The Good
Osborne exhibited an un
Gregory Johnston
Jun 21, 2017 rated it liked it
This book is very academic, and I compare this to Fee and Stuart's book "How to Read The Bible For All Its Worth". Fee and Stuart have a much more accessible work geared towards scholar and layperson alike. Osborne on the other hand goes into far greater depth regarding hermeneutics and exegesis. He takes different hermeneutical topics and attempts to give multiple views on how to approach these topics. In that way if is far more comprehensive that Fee and Stuart’s work. What is interesting is t ...more
Mar 08, 2008 rated it it was amazing  ·  review of another edition
Anyone who can write scholarly material without sounding like a pompous windbag is probably amazing. ;)

Osborne takes the scariness out of Biblical Interpretation and shows you how to do it well while shedding light on the many exegetical fallacies. But he doesn't stop there––he puts it in normal words and a 'you can do it, too!' tone.

This is an undergrad/seminary read, but is accessible for anyone interested in Biblical Interpretation. If I were wanting to learn 'more' about this area, this bo
Christian Barrett
This book was not an easy one to get through. As I was reading it I realized just how technical it is. This is much more academic and rigorous compared to other hermeneutic books I have read. Osborne gives very broad overviews of different styles, and breaks down specific ones. This book is not for everyone, and I would argue that there may be others that are more beneficial for those in ministry. However, the final chapter that bring preaching and study of the Bible together were very practical ...more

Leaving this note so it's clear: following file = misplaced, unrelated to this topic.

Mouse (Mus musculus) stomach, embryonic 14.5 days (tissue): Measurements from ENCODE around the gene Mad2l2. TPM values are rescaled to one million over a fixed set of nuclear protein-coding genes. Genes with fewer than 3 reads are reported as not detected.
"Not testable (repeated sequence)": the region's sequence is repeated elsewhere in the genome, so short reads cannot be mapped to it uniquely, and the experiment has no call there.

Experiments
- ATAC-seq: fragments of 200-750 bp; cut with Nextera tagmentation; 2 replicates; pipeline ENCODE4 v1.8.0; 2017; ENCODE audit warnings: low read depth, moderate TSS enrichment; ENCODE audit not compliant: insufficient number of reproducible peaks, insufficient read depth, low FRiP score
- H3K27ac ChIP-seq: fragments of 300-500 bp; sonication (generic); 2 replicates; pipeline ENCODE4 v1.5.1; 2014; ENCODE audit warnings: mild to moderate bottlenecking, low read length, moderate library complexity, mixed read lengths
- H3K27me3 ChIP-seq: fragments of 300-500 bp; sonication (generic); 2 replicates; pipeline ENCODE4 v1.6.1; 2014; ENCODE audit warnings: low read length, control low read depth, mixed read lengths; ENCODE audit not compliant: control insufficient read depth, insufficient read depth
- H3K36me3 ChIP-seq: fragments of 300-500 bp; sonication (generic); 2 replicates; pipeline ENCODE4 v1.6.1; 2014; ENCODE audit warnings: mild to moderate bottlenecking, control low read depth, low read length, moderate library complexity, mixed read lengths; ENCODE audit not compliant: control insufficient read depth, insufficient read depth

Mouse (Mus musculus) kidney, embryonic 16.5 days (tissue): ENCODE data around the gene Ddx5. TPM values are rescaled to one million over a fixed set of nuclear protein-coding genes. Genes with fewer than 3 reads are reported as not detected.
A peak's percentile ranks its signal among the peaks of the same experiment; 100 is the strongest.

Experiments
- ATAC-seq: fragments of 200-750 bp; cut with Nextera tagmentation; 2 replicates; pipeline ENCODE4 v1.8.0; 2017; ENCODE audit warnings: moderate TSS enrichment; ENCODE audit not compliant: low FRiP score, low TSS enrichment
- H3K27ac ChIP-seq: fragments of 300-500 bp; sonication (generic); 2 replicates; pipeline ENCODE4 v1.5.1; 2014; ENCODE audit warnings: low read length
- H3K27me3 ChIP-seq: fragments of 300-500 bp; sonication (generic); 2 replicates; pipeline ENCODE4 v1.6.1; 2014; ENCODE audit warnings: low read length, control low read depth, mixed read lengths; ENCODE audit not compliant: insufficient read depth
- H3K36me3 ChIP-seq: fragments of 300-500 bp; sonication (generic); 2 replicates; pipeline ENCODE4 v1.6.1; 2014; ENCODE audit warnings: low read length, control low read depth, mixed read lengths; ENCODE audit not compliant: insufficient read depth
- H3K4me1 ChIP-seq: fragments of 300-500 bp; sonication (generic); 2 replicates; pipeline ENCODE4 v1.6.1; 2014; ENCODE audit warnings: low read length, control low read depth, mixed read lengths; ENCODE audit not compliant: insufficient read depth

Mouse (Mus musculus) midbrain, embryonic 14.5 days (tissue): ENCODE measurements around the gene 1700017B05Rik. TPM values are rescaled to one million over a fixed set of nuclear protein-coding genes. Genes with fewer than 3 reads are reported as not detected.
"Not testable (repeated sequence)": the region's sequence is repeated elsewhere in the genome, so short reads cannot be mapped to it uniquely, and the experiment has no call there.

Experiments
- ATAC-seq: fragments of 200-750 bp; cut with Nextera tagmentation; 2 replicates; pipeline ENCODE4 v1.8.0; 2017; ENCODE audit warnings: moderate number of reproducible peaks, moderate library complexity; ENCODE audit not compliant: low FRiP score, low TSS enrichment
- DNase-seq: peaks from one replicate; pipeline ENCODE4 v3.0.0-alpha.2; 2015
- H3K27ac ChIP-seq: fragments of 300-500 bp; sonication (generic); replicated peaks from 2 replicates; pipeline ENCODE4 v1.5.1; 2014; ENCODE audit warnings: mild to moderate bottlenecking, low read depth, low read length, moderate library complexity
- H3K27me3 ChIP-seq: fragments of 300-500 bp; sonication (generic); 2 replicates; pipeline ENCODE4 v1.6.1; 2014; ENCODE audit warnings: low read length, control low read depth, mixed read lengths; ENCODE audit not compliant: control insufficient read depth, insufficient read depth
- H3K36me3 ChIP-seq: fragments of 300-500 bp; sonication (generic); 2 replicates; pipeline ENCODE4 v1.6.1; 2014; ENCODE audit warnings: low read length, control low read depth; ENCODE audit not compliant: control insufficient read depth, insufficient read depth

Aug 13, 2019 rated it really liked it
In The Hermeneutical Spiral, Osborne argues that biblical interpretation entails a “spiral” from text to context, from original meaning to significance for today’s church (p. 22). As one wrestles with biblical interpretation, he is spiraling nearer and nearer to the text’s intended meaning for contemporary significance.

For more, see:
Matt Crawford
Feb 19, 2020 rated it liked it
Osborne lays out a very detailed approach to hermeneutics. It is all in the title. It is often used as a textbook and reads as such. Hermeneutics is multilayered. It takes from other disciplines. Much like a snowball effect, one cannot lightly enter hermeneutics. Osborne gives lessons that would help with scripture, philosophy, classic works, and just reading in general. The language is quite scholarly though. It wouldn’t surprise me if you’re buying this book because you have to for a class.
Apr 28, 2018 rated it liked it
Shelves: hermeneutics
A good book, arguing that through an inductive approach the interpreter can arrive at understanding of a text. The hermeneutical spiral is the upward movement between text and reader, part and whole, that allows understanding to deepen through repeated close reading. However, not the most clear writing, and at times it seemed to reduce interpretation to the following of steps in proper order.
Feb 12, 2020 rated it it was amazing
This is an absolutely necessary reference book for anyone who needs to properly interpret the Bible. This means scholars and preachers, alike. Osborne does a masterful job connecting the disciplines of exegesis to biblical theology, to systematic theology, to homiletical theology, all while describing each in depth.
Steve Irby
Jul 03, 2021 rated it liked it
Shelves: 2018
I just finished "The Hermeneutical Spiral" by Grant Osborne. Was that a thick textbook or what? 365 pages of mouseprint.